Our reliance on these third parties for research and development activities will reduce our control over these activities, but will not relieve us of our responsibilities. For example, we will remain responsible for ensuring that each of our clinical trials is conducted in accordance with the general investigational plan and protocols for the trial. Moreover, the FDA requires us to comply with standards, commonly referred to as current Good Clinical Practices, for conducting, recording and reporting the results of clinical trials to assure that data and reported results are credible and accurate and that the rights, integrity and confidentiality of trial participants are protected. We also are required to register ongoing clinical trials and post the results of completed clinical

 

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trials on a government-sponsored database, ClinicalTrials.gov, within certain timeframes. Failure to do so can result in fines, adverse publicity and civil and criminal sanctions.

Furthermore, these third parties may also have relationships with other entities, some of which may be our competitors. If these third parties do not successfully carry out their contractual duties, meet expected deadlines or conduct our clinical trials in accordance with regulatory requirements or our stated protocols, we will not be able to obtain, or may be delayed in obtaining, marketing approvals for BIO89-100 or any future product candidates and will not be able to, or may be delayed in our efforts to, successfully commercialize our medicines.

We also expect to rely on other third parties to store and distribute drug supplies for our clinical trials. Any performance failure on the part of our distributors could delay clinical development, marketing approval and/or commercialization of BIO89-100 or any future product candidates, producing additional losses and depriving us of potential revenue.

In addition, while we have received the majority of the knowledge with regard to our current product candidate from Teva, we may still depend on Teva to provide information and documentation regarding certain aspects of BIO89-100 or any future product candidates. If Teva delays providing or fails to provide such information or documentation, we may also be delayed in our efforts to successfully commercialize BIO89-100 or any future product candidates. We also depend on Teva to support our efforts to transfer the manufacturing process to a contract manufacturer. If Teva is unable to or otherwise fails to support such transfer, we may incur significant delay and increased costs in commercializing BIO89-100 or any future product candidates.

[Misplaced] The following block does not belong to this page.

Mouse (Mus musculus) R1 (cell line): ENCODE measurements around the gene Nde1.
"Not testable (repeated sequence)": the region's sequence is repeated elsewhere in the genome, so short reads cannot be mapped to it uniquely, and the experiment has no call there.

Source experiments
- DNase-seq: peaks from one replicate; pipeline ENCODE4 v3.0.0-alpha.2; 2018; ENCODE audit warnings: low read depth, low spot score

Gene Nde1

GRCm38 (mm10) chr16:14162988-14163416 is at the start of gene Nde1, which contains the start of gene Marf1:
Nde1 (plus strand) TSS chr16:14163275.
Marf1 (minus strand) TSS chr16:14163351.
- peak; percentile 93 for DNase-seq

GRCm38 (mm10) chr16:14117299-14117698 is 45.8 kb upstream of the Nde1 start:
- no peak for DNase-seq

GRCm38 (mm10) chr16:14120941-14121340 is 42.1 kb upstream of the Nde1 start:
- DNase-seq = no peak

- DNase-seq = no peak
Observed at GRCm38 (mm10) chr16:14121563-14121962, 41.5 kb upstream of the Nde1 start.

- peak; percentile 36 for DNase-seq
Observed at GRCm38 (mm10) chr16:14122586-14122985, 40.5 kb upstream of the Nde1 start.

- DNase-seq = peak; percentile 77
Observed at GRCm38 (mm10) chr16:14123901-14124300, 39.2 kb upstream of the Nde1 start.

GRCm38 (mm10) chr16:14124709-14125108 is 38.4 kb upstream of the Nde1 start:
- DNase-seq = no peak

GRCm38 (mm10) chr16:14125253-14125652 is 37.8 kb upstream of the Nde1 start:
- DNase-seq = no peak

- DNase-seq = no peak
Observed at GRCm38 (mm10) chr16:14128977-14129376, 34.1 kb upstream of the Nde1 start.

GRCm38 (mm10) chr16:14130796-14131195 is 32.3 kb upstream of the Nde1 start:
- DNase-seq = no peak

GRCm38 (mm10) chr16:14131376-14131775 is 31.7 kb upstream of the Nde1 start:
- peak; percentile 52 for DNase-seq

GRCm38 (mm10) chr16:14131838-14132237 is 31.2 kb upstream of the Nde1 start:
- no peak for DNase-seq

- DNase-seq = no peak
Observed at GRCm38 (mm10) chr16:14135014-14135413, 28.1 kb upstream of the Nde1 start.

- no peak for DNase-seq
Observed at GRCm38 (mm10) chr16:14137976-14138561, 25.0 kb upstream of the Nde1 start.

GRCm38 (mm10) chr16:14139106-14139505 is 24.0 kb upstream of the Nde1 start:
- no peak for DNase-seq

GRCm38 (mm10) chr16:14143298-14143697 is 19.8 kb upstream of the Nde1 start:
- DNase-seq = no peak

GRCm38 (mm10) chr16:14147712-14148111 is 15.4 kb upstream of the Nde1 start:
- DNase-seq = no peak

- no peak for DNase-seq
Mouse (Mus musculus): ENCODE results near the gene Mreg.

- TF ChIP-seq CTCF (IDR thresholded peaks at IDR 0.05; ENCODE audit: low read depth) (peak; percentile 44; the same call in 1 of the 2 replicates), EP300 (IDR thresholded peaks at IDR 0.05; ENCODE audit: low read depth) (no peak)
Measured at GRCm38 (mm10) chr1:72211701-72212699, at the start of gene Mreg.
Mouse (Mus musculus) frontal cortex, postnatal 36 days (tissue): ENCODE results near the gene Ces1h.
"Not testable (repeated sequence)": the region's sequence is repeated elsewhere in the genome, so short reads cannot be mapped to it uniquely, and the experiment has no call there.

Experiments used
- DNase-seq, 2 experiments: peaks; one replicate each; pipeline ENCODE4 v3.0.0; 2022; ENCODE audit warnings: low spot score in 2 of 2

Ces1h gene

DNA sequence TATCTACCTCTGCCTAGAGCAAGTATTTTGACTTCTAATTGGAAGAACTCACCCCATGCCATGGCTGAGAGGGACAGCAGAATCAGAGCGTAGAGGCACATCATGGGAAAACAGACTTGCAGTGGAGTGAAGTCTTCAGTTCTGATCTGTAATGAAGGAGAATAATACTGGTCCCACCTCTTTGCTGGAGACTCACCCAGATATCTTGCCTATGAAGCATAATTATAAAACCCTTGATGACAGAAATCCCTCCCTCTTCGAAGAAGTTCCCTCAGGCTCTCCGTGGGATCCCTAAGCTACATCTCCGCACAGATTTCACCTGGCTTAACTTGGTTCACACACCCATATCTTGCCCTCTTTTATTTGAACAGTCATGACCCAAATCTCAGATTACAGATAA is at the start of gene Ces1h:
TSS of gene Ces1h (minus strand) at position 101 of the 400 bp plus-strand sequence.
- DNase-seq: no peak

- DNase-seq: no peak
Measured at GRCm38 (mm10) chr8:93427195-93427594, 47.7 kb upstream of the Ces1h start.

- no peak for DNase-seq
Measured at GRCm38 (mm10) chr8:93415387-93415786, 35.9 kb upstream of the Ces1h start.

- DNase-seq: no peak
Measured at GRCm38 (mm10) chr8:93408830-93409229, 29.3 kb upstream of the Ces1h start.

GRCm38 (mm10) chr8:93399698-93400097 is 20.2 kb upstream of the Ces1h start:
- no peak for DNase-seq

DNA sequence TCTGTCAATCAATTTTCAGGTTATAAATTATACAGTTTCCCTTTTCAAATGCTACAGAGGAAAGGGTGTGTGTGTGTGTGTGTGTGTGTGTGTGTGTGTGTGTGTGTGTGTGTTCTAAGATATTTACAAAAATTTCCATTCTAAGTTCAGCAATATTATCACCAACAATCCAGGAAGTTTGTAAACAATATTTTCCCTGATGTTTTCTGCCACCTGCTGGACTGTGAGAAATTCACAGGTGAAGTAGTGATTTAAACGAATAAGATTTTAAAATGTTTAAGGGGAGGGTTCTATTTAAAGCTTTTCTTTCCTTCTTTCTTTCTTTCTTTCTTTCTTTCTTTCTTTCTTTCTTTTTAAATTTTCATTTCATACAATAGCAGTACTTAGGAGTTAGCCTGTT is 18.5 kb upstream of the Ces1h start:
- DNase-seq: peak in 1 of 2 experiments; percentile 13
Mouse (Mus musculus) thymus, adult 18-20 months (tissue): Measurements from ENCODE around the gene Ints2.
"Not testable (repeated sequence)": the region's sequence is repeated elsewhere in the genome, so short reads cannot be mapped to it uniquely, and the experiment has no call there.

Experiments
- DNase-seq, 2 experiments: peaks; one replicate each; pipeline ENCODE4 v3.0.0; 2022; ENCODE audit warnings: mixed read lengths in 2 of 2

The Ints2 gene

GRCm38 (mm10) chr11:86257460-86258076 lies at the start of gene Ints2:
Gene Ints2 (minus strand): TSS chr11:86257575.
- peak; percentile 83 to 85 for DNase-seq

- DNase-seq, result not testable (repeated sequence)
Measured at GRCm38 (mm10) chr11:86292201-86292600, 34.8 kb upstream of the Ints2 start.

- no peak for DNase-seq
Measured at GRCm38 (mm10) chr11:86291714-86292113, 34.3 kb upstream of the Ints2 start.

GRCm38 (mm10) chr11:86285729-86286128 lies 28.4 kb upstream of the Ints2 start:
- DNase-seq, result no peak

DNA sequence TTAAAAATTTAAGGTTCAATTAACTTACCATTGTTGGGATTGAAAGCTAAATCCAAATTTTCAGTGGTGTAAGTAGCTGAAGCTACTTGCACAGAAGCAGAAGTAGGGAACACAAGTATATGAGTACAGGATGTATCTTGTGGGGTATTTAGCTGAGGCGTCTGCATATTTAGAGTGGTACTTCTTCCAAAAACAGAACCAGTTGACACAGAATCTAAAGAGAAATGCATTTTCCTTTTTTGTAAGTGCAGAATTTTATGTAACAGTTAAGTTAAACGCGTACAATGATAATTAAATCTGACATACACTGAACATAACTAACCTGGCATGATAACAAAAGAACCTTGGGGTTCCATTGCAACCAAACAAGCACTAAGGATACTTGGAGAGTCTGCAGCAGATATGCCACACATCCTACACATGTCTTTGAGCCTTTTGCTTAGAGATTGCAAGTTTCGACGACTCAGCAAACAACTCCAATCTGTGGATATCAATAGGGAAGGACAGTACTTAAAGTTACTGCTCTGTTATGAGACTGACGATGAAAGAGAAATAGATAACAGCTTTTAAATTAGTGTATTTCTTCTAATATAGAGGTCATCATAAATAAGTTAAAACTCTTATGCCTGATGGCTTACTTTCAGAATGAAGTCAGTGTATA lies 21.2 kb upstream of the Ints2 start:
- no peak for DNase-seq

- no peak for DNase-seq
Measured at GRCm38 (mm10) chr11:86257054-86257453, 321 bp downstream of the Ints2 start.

We may not be able to obtain and maintain the third-party relationships that are necessary to develop, commercialize and manufacture some or all of our product candidates.

We expect to depend on collaborators, partners, licensees, clinical investigators, CROs, manufacturers and other third parties to support our discovery efforts, to formulate product candidates, to conduct clinical trials for some or all of our product candidates, to manufacture clinical and commercial scale quantities of our drug substance and drug product and to market, sell and distribute any products we successfully develop. Any problems we experience with any of these third parties could delay the development, commercialization and manufacturing of our product candidates, which could harm our results of operations.

We cannot guarantee that we will be able to successfully negotiate agreements for, or maintain relationships with, collaborators, partners, licensees, clinical investigators, CROs, manufacturers and other third parties on favorable terms, if at all. If we are unable to obtain or maintain these agreements, we may not be able to clinically develop, formulate, manufacture, obtain regulatory approvals for or commercialize BIO89-100 and any future product candidates, which will in turn adversely affect our business.

We expect to expend substantial management time and effort to enter into relationships with third parties and, if we successfully enter into such relationships, to manage these relationships. In addition, substantial amounts will be paid to third parties in these relationships. However, we cannot control the amount or timing of resources our future contract partners will devote to our research and development programs, product candidates or potential product candidates, and we cannot guarantee that these parties will fulfill their obligations to us under these arrangements in a timely fashion, if at all. In addition, while we manage the relationships with third parties, we cannot control all of the operations of and any outsourcing used by such third parties. We rely on third parties’ knowledge regarding specific local laws and regulatory requirements in foreign jurisdictions, where applicable.